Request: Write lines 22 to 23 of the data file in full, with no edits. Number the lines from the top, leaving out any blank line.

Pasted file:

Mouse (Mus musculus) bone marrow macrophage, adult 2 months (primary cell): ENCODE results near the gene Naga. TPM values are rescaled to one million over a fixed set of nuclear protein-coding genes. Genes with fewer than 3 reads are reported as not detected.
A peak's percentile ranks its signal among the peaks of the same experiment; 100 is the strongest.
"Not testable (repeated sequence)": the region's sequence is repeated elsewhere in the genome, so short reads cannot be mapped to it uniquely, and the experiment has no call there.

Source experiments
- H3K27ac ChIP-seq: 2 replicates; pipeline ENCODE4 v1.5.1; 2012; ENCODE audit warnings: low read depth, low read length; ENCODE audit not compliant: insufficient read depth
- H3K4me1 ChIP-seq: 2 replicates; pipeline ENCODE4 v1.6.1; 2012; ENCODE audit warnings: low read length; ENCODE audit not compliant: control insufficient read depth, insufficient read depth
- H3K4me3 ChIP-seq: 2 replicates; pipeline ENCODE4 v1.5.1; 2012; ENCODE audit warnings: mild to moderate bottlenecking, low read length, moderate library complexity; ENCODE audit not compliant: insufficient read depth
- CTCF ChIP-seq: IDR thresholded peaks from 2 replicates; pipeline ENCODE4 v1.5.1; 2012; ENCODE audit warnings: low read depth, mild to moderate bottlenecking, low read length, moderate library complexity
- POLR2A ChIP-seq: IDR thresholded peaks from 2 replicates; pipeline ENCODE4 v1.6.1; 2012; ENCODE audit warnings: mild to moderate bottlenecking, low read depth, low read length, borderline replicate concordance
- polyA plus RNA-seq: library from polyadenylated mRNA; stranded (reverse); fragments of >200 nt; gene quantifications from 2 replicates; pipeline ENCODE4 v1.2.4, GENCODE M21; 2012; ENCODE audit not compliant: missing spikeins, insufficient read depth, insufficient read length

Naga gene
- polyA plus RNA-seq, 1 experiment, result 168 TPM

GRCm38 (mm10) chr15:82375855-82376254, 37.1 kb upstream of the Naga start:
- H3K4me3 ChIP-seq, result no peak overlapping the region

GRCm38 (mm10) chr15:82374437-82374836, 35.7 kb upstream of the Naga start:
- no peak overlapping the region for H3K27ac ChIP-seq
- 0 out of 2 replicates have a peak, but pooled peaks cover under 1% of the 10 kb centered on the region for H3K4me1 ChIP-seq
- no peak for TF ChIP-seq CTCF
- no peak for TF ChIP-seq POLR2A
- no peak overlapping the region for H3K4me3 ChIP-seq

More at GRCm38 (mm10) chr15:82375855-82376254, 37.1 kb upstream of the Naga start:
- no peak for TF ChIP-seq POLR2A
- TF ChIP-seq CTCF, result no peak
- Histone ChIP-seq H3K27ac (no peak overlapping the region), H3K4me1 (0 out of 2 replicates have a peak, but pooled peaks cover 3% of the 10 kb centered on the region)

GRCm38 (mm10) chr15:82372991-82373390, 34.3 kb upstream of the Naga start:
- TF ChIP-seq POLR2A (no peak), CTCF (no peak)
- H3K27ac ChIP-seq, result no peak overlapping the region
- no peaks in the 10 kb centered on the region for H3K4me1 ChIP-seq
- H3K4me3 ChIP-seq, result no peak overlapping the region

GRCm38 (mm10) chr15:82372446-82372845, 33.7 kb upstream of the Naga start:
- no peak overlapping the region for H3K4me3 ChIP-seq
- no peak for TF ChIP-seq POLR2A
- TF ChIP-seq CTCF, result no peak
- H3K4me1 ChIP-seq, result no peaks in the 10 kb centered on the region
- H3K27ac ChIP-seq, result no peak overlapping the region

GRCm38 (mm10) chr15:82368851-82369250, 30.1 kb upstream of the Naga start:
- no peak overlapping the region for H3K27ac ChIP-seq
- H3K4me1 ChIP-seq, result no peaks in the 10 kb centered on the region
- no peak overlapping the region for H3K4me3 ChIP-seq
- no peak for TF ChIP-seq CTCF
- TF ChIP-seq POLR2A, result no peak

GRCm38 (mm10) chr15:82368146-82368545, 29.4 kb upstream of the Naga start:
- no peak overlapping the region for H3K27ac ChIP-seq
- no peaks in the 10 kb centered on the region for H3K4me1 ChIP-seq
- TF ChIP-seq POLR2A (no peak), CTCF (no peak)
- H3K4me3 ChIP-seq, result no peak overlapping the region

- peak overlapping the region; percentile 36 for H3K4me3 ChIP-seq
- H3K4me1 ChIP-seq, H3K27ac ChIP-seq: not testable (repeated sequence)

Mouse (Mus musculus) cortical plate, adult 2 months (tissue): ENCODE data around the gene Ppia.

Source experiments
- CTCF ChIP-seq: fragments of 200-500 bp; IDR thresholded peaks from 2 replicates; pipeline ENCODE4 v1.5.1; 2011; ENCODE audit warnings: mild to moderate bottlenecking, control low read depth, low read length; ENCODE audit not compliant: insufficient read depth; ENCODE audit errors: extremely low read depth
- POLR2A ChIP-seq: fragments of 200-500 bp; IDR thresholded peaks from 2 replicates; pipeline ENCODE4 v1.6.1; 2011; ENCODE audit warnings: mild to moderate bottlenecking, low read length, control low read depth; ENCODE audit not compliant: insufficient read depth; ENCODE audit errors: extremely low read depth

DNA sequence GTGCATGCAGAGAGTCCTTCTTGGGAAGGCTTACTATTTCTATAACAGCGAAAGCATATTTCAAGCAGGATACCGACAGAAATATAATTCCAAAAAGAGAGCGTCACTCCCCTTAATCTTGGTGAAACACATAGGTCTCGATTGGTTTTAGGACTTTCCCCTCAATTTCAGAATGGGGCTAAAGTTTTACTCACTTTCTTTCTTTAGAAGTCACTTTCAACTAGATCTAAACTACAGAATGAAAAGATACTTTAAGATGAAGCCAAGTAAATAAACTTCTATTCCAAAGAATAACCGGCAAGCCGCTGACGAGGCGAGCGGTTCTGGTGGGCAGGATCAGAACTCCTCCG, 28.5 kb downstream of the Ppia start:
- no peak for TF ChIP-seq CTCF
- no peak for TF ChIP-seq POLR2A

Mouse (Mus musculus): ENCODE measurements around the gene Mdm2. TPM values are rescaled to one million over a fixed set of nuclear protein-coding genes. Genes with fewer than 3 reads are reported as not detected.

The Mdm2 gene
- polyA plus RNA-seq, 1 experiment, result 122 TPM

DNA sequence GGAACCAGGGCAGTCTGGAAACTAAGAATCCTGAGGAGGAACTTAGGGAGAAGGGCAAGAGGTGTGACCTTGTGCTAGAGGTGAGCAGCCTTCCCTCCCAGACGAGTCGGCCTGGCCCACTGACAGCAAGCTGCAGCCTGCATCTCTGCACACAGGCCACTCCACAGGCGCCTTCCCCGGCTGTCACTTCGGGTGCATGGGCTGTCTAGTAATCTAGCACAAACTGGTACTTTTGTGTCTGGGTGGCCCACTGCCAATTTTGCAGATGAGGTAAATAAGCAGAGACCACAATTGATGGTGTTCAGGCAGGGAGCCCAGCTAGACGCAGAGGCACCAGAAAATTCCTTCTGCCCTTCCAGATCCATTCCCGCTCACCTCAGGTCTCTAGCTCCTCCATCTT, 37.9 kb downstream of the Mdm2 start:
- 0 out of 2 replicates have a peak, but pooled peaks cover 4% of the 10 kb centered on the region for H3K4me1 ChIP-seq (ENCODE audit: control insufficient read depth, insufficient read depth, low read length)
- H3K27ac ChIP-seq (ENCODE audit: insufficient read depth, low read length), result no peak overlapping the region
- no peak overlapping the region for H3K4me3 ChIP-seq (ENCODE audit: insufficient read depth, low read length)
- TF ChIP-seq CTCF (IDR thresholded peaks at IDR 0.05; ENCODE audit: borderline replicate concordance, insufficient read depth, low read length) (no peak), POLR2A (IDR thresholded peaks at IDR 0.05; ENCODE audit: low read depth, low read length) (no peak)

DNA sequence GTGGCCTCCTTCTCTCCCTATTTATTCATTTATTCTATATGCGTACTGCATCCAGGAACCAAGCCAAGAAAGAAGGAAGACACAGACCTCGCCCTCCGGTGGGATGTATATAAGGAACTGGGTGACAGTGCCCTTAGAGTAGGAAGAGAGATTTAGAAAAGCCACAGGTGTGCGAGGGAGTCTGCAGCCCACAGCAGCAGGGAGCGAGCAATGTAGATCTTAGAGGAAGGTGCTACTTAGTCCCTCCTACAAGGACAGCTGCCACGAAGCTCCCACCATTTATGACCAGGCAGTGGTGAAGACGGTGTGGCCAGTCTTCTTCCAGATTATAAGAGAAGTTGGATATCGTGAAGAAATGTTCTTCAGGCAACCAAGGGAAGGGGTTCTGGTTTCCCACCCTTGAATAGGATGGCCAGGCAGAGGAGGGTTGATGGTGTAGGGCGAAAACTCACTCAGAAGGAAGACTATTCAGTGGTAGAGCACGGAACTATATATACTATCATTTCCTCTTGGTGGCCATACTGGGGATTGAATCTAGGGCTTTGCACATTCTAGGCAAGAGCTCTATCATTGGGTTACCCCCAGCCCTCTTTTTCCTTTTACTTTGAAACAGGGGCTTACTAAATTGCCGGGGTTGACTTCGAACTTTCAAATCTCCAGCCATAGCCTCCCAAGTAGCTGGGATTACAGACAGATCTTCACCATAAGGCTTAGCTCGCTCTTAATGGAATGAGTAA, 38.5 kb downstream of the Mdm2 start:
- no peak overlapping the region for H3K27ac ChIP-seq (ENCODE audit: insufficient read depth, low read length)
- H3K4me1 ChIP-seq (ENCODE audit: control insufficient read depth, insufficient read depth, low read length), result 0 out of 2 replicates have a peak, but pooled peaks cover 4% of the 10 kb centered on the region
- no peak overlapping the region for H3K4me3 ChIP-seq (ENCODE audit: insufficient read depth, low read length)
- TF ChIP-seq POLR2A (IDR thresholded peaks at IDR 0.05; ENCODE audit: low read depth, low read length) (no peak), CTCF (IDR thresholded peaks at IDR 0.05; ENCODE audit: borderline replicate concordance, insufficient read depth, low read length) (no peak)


- no peak for TF ChIP-seq POLR2A
- TF ChIP-seq CTCF, result no peak